It’s stories like yours that really impress upon me that the majority of men cannot appreciate how difficult the struggle can be for pregnant women when something has gone wrong during a pregnancy.

  • Ursula L

    I don’t claim to be an expert on the *magic moment when a fertilized human egg becomes a person, made in the image of God. But I have usually been the cautious type and prefer to err on the side of safety, especially when life is at stake. 

    If you’re going to err on the side of safety when a human life is at stake, then you’ll be 100% pro-choice for all nine months of pregnancy.

    You freely admit that you don’t know when a fertilized egg becomes a human being.

    But you know, with 100% certainty, that an adult woman is a human being.

    So erring on the side of protecting human life means erring on the side of protecting adult women, whom you are 100% certain are human beings, rather than throwing away those 100% verified human beings in favor of a maybe.

    Pregnancy kills.  It killed my grandmother. It has killed millions of women throughout human history.  It still kills today.

    To err on the side of protecting human life means allowing  free use of birth control and abortion, so that no 100% verifiable human being has their life put at risk by pregnancy, unless they voluntarily take on that risk and continue to accept that risk for all nine months, freely and without coercion.  

    (Also, conditions that force women to go through pregnancy without choice don’t do much good for children.  My aunt has suffered mentally, knowing that she killed her own mother, and knowing that my grandmother did not have a choice about pregnancy – she had no access to birth control or abortion, and was in an arranged marriage to a man who wanted sons, and who refused to allow her to have a hysterectomy, as the doctors recommended after the birth of my mother nearly killed her.  It hasn’t done my mother much good, either, to know that if she’d been a boy, my grandfather might have allowed the hysterectomy, and her mother might have lived.  The toxic consequences of this lack of choice have also damaged the relationship between my mother and my aunt, for obvious reasons.)

  • Consumer Unit 5012

     But you know, with 100% certainty, that an adult woman is a human being.

    At this point, a million snide remarks about the status women have in some religious groups spring to my mind, all unflattering to said groups.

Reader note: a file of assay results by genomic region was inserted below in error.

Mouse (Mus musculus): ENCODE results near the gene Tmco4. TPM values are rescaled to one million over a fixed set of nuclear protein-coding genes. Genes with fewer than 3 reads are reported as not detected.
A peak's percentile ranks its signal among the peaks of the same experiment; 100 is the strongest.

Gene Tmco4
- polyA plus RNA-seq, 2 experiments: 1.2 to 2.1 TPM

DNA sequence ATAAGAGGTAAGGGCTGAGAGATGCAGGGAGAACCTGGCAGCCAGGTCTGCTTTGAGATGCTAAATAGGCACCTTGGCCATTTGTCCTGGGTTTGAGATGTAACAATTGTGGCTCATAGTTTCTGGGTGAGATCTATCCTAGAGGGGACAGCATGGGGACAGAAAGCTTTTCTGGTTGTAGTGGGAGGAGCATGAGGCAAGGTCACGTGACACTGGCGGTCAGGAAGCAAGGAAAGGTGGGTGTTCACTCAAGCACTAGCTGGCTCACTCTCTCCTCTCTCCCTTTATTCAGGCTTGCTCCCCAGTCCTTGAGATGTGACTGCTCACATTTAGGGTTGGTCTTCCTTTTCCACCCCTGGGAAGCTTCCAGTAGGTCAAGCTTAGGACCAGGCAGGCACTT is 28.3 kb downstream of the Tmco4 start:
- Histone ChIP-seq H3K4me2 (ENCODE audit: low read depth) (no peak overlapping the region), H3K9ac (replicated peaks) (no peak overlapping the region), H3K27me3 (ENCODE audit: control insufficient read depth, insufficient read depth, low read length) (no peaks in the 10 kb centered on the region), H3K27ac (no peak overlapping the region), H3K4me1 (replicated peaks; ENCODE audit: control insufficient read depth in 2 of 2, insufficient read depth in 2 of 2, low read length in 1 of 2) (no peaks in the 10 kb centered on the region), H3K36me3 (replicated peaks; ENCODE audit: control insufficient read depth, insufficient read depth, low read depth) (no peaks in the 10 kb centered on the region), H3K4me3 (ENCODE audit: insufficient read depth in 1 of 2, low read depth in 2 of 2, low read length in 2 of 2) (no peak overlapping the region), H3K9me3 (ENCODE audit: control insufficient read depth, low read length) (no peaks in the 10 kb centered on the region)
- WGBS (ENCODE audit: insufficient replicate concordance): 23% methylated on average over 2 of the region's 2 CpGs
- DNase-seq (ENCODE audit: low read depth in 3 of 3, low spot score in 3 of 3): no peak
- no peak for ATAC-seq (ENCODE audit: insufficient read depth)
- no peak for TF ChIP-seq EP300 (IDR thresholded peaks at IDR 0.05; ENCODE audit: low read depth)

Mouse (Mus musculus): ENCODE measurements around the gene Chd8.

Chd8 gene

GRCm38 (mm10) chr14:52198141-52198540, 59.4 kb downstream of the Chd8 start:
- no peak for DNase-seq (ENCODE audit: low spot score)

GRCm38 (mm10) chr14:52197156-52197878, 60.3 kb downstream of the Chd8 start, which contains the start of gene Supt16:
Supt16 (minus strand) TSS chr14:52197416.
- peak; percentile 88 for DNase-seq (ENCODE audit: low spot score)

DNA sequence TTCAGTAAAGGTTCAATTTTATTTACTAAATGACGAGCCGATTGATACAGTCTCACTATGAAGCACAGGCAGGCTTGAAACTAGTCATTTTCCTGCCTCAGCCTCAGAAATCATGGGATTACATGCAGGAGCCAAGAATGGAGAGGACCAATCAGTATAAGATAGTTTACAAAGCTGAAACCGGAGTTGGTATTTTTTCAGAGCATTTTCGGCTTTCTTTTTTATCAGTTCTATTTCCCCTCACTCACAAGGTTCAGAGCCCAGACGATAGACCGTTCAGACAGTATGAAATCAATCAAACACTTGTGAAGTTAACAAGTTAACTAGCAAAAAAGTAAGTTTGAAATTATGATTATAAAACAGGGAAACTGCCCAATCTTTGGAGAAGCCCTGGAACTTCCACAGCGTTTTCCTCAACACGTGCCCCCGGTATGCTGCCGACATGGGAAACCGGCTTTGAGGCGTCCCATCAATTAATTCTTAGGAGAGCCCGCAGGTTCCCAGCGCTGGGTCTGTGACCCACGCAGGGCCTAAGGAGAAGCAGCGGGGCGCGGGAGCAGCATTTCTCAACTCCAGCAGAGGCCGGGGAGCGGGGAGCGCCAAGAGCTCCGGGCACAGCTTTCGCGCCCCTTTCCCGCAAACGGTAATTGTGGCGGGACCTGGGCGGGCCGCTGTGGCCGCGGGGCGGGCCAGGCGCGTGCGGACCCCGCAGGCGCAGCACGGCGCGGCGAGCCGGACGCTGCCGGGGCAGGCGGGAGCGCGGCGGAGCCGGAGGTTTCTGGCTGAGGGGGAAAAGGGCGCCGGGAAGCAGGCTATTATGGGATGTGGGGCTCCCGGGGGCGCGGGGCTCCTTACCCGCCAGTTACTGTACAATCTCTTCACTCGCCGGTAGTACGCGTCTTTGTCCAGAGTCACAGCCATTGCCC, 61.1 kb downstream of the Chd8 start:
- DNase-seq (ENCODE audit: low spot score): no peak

So I’ll just say I’m not convinced he DOES know that.

  • Ursula L

    At this point, a million snide remarks about the status women have in some religious groups spring to my mind, all unflattering to said groups.

    So I’ll just say I’m not convinced he DOES know that.

    He knows it. 

    He may not want to admit it.  Some religious groups may not want to admit it.

    But it is a self-evident truth, that adult women are human beings, and no one is allowed to pretend that they don’t know that.  If they claim otherwise, they’re liars, slanderers, and otherwise evil people.  And they deserve no more respect than a child with chocolate over their face who says they weren’t sneaking into the candy jar.  Less respect, actually, as a child who sneaks candy does no real harm to any other human being. 

  • Katie

     To be absolutely fair, it wasn’t a certainty that attempting to carry the pregnancy to term would kill me.  If I’d been further along, the procedure to remove the dead fetuses surgically would have carried a greater risk of damaging my uterus, possibly in ways that would cause a possibly fatal hemorrhage, or at least cause the removal of my uterus, in order to save my life.  Inducing labor, as was done with Mrs. Santorum, or a C-section would carry the same risks normally associated with childbirth.  Risks that are not, I would hasten to add, non-existent. 
    So, in the interests of fairness, we really should say that Alan Eason is indifferent to the increased risk to my life that attempting to continue with the pregnancy would have caused.  Depraved indifference, rather than premeditated murder.

  • Matri

    Point taken.